When starting up a new business, you must make all types of decisions, including how you will structure your company. Business formation options include sole proprietorships, partnerships, limited liability companies and corporations. The type of structure you select for your fledgling business may profoundly affect everything from how you operate in the day-to-day to how you pay your taxes.

Due to the impact that your business structure may have on your operations and growth, you may benefit by considering the various options to ensure you choose the formation type best suited for your needs and goals.

Sole proprietorships

According to the U.S. Small Business Administration, you may operate as a sole proprietorship without taking any formal action. By doing business activities without registering as any other business type, you fall under this formation category. As a sole proprietor, your business does not exist separately from you. Rather, your personal assets and liabilities are tied to those of your company.


If going into business with one other or more people, you may consider establishing a partnership. Through this formation type, your company’s profits and tax obligations may pass through to you and your partners’ personal tax returns.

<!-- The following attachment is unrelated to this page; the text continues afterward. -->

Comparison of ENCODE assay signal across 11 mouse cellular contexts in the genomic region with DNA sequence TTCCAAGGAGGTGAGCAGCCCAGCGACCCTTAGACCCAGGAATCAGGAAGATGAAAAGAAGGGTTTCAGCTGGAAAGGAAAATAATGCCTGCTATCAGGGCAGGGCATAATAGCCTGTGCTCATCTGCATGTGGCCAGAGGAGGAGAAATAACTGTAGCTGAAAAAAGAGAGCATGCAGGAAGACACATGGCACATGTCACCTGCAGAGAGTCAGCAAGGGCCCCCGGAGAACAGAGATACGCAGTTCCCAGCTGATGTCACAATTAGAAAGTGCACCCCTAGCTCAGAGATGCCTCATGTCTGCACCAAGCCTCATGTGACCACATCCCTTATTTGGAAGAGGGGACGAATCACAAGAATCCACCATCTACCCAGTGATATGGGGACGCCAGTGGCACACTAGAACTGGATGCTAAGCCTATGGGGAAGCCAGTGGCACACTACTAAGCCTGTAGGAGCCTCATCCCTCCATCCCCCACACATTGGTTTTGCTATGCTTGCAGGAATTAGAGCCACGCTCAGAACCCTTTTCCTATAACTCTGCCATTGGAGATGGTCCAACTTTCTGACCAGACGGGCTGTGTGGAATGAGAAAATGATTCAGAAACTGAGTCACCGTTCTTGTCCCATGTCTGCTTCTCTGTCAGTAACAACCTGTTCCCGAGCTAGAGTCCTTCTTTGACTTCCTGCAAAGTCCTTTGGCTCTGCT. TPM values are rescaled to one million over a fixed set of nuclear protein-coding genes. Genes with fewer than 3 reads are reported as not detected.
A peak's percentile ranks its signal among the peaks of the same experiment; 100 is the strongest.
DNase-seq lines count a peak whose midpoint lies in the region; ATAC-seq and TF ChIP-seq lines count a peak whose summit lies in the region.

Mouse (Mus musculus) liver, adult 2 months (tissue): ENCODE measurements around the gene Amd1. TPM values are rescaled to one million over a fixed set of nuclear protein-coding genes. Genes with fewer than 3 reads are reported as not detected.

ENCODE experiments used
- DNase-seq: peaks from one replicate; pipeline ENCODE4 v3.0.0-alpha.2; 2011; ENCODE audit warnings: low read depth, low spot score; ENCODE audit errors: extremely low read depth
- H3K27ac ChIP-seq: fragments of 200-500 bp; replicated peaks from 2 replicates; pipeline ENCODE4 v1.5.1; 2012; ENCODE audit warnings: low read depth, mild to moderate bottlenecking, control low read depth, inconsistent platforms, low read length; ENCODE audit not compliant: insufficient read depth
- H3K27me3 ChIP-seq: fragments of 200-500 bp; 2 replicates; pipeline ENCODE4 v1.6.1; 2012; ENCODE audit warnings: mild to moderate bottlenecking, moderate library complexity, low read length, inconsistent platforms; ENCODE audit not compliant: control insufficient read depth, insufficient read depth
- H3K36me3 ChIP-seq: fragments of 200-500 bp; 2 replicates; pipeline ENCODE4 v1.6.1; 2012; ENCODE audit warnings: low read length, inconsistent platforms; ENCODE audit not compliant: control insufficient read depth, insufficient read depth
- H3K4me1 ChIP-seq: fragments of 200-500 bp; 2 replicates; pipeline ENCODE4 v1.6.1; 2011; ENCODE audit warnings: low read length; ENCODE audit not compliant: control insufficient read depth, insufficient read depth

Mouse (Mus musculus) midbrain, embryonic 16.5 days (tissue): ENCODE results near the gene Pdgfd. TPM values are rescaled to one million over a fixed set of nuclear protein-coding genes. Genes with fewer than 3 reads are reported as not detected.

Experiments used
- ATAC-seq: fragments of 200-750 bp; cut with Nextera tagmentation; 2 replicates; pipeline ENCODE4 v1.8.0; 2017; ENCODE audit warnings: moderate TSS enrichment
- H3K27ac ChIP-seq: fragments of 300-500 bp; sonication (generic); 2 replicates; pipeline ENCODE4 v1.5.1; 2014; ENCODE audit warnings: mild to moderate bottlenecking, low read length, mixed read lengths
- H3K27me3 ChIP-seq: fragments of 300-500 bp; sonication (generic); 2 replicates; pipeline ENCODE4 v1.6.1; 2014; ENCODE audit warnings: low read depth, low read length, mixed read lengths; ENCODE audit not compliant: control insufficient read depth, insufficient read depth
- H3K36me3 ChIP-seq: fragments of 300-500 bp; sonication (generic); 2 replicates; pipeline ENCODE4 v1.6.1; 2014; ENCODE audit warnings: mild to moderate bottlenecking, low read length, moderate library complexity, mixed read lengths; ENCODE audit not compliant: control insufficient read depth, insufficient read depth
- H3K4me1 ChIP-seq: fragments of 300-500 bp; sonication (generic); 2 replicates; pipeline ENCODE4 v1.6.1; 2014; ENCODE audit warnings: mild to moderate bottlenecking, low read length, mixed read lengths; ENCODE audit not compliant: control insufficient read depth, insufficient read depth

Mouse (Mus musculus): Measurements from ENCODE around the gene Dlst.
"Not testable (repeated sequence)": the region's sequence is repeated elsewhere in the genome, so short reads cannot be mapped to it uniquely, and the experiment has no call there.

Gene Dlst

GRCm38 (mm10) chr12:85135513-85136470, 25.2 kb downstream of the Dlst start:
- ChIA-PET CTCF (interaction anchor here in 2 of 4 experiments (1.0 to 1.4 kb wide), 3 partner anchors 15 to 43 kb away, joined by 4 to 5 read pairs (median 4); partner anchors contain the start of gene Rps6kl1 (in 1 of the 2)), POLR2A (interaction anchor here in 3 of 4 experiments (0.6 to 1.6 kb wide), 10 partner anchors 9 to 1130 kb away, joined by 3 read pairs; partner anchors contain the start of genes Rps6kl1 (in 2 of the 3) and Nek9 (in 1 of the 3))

Alone or with a group of other owners, or members, you may choose to form as a limited liability company. Through an LLC, you may benefit from the advantages of both sole proprietorships and corporations. Like with sole proprietorships, LLCs do not pay corporate taxes. Though, you must pay self-employment taxes. Further, this type of structure type protects you and the other members from personal liability in the event of legal actions or bankruptcy filings.


Unlike the other structure formation types, corporations form as separate entities from those who own them. Therefore, the business itself makes profits and bears responsibility for liabilities and taxes. While a business structured in this way may offer you the greatest level of protection from personal liability in the event of legal action or a bankruptcy, it costs more to form and has more extensive operational requirements.